An exhibition to mark the 50th anniversary of Preston Bus Station will take place at the city’s Harris Museum, Art Gallery & Library, along with a programme of events to celebrate the iconic building.
The bus station and car park opened in 1969 as the major transport hub for Lancashire and at the time it was the largest bus station in Europe. BDP was involved in every aspect of its design, from the delicate concrete curves which shelter passengers and soften its rugged modular form, to its unique Pirelli rubber floor and airport-style signage.
The building achieved Grade II listed status in 2013 after two previous bids had failed, and its beautiful and brutal form was recently revitalised through an extensive restoration programme by John Puttick Associates for Lancashire County Council.
The exhibition presents a complete picture and will bring together previously unseen designs from BDP’s archives with new contemporary art commissions, literature and objects associated with the building. There will also be a film featuring an interview with BDP chair Chris Harding amongst others.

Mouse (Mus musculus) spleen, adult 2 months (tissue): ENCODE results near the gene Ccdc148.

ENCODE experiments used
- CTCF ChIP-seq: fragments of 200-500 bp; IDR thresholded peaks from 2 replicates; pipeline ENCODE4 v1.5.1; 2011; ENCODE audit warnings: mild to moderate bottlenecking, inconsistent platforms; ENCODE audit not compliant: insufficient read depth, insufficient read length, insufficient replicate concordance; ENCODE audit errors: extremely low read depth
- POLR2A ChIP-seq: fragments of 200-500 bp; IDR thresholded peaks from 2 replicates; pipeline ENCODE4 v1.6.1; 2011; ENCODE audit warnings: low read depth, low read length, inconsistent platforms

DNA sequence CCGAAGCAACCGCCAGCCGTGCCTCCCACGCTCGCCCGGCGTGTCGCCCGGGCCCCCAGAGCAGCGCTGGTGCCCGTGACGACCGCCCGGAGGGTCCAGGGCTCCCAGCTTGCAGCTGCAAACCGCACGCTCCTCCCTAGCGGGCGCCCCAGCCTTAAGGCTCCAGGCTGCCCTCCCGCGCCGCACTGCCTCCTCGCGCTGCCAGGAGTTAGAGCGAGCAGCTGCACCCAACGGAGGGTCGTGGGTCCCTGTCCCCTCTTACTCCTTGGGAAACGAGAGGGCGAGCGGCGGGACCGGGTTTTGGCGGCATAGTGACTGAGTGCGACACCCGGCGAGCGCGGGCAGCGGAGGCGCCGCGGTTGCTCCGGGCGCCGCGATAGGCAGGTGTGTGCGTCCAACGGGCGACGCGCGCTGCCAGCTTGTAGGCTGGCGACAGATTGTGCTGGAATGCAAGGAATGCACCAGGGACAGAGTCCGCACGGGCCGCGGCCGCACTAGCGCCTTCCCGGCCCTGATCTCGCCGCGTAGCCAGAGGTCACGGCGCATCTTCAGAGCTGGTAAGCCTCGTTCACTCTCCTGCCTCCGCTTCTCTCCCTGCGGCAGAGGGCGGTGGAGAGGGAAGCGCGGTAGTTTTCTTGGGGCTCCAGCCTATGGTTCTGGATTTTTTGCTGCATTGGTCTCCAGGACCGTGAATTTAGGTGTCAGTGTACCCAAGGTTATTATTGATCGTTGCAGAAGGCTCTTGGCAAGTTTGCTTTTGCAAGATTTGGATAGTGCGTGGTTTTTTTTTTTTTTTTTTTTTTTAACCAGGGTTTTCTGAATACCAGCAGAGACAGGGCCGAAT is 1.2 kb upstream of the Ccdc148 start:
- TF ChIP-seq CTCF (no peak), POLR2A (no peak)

Architectural writer and historian Tom Dyckhoff said, "I think architecture is at its most meaningful and heroic when it celebrates like this the seemingly ordinary and everyday bits of time that connect us all."
The exhibition is being supported by the University of Central Lancashire and runs from 21 September to 24 November. A complimentary events programme will include films, talks, tours and workshops to contextualise the social architecture of the building and its role in the city.